Q73 Zac Goldsmith: Is that already the case with you?

David Russell: There is a group called ShareAction, which is a campaign organisation that runs various campaigns to encourage pension funds to look at these sorts of issues. They recently ran a campaign on the stranded assets issue. I checked yesterday, we have had 80 emails around this issue. We have 300,000-ish active, deferred and other members, so it is a very small proportion that is involved in this particular campaign, fewer than we have had in other campaigns. Before ShareAction it was called FairPensions and before Fair Pensions it was called Ethics for USS. So we do have a relatively active membership around these issues.

Q74 Zac Goldsmith: Just as a last question, unless anyone else wants to come in, and I only want to comment on something before you or even perhaps after you. On this issue of political uncertainty, given what you know about the growth in the green sector, given what you know about the success story of the last few years, why do you think that we don’t have sufficient commitment across all levels, all parties, in terms of Shadow Ministers, Treasury Ministers and so on? Just purely from the point of view of economic growth and development and opportunities and jobs, why do you think that message has not got across? How is it possible this is still as political as it is?

Michael Liebreich: That is a very big question.

Zac Goldsmith: I know.

Michael Liebreich: It involves sociology, media studies and all sorts. But, broadly, I would say that the reason is that those who feel the problem most urgently tend to come from-how shall I put it?-a more interventionist, statist or a more collectivist tradition. I am trying to do this in a very neutral way. The Left feels the problem very urgently, but the solutions that it proposes are just so difficult for the Right to accept. There are very few people-you are one example-who come from the Right who also think this is a really, really big problem and are able to think of solutions that are not on that single line spectrum.

So what I see is people on the right of the political divide-and this is whether it is in the US, the UK, Germany, Japan-tend to so dislike the interventions that are being suggested, that they go back up the food chain and say, "This can’t possibly be a problem or, if it is a problem, then it is much less of a problem than the solutions that are being foisted on us". Tactically it has become a football, for all sorts of reasons, on both sides of the Atlantic, but I think that both sides of the polarisation have been equally at fault in that. What the solution is, is perhaps for a separate session.

Zac Goldsmith: You wanted to add something else.

Michael Liebreich: I want to come back in on the question of disclosure. It also relates back to your point about Shell. There are rules, and in oil companies it is not difficult to find out what their carbon exposure is because it is directly related to their reserves. But what the most responsible oil companies are doing-and Shell is a good example, so is BP-is using a shadow price for carbon in their investment decisions. I believe it is $40 per tonne in the case of both of those. In a sense, that is equivalent to a scenario saying, "Well, if there was a $40 price, would our investment be resilient?" because, if we can only extract one-third of the reserves, then the answer to, "Who is going to get to do that?" is the ones who have used a shadow price and only invested in things that are profitable in that environment. One, not many oil companies do that. Two, lots of other companies that might be dependent on fossil fuel, whether it is utilities or the car industry and so on, have not gone through that exercise. If you look at companies, the Glencores or the Billitons and so on, have they done that exercise? Have they shared the results with their owners? It is not a question of suddenly there will be a $40 carbon price; it is a question of how resilient is our system?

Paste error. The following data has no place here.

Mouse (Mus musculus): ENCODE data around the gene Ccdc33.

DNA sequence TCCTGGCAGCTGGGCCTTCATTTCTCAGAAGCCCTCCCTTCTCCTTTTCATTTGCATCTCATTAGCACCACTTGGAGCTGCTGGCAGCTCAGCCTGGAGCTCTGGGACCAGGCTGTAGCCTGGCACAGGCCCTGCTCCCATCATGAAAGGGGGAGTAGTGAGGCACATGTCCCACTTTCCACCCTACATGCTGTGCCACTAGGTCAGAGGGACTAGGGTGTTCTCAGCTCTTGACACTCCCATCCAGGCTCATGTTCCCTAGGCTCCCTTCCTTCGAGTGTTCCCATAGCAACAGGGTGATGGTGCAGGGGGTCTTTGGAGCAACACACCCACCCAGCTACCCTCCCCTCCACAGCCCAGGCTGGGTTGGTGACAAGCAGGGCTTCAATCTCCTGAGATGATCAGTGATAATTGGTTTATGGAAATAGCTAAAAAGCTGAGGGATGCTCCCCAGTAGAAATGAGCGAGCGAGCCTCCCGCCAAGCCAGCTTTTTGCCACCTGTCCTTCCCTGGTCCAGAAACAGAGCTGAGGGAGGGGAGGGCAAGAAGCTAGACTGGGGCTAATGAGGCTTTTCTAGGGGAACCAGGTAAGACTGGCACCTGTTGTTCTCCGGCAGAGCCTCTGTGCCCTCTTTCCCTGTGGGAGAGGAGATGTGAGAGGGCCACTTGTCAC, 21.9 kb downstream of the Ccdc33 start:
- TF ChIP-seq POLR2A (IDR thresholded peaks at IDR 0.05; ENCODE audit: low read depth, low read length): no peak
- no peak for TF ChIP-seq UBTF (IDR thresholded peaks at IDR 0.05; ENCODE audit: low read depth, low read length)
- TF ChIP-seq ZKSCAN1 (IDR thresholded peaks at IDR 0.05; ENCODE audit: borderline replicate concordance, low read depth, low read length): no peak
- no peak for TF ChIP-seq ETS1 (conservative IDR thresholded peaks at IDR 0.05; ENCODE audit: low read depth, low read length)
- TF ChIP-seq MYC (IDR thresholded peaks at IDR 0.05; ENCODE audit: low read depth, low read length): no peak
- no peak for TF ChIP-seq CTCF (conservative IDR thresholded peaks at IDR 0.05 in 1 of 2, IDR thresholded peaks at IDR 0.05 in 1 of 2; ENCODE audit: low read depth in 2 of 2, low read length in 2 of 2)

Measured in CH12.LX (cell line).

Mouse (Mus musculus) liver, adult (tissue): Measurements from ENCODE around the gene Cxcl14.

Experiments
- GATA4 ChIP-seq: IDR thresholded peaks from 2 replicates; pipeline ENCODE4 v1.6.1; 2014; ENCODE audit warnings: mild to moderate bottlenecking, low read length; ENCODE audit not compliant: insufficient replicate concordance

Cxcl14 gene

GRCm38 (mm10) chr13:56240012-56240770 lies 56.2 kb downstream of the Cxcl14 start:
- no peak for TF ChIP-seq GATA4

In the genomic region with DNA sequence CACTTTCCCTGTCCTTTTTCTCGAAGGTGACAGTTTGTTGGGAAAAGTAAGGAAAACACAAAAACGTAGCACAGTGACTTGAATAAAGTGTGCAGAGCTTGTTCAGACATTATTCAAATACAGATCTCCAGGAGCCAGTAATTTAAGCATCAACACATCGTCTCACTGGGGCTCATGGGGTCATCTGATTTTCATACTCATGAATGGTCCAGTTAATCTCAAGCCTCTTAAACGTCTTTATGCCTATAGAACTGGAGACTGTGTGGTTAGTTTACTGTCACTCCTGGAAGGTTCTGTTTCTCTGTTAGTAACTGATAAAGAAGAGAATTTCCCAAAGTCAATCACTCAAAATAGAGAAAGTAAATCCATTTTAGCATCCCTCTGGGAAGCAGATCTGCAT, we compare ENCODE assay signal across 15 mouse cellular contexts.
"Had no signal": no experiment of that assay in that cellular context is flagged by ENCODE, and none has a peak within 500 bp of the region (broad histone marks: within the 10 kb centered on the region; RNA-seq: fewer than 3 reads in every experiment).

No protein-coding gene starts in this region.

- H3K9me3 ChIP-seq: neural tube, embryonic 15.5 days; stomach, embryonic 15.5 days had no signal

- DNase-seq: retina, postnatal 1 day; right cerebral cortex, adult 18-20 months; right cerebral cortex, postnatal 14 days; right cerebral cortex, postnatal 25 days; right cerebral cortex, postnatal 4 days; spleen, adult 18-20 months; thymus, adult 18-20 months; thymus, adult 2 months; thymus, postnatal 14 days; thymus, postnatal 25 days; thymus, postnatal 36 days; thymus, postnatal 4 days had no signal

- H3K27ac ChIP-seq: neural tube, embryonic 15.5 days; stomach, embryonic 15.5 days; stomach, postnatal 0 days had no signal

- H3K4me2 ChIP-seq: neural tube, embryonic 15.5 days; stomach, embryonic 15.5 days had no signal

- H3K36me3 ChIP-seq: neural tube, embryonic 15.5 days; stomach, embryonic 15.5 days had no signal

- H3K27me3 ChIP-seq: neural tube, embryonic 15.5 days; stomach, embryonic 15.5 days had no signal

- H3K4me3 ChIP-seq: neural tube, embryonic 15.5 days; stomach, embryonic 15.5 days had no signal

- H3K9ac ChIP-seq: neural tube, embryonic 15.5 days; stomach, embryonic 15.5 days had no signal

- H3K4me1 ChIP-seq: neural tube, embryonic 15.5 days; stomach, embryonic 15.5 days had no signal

I can’t let the session finish without mentioning the ratings agencies. The question is: are they looking at the micro and macro resilience as well? Are they saying, "Well, what would happen in a scenario with a carbon price and so on?" They have a privileged position in the financial system, where a lot of municipalities, pension funds, life insurers, the only risk assessment they have to do is to make sure that there is a rating by a proper ratings agency. So they have a very important position, and they are not running this sort of stability scenario, and this is possibly one place where-and I don’t know how the mechanics would work-there should be more scrutiny of the methodologies ratings agencies are using on this.

Zac Goldsmith: Thank you.

Chair: I sense that we have reached the end. We certainly have time-wise and we have gone into extra time. Between the three of you, you have raised a huge number of really far reaching issues, which sooner or later will have to be addressed and tackled. So can I thank all of you for being so generous with your time with your evidence this afternoon? I don’t know how long our inquiry will go on, because so many issues keep on being raised, but thank you very much indeed.

Prepared 2nd July 2013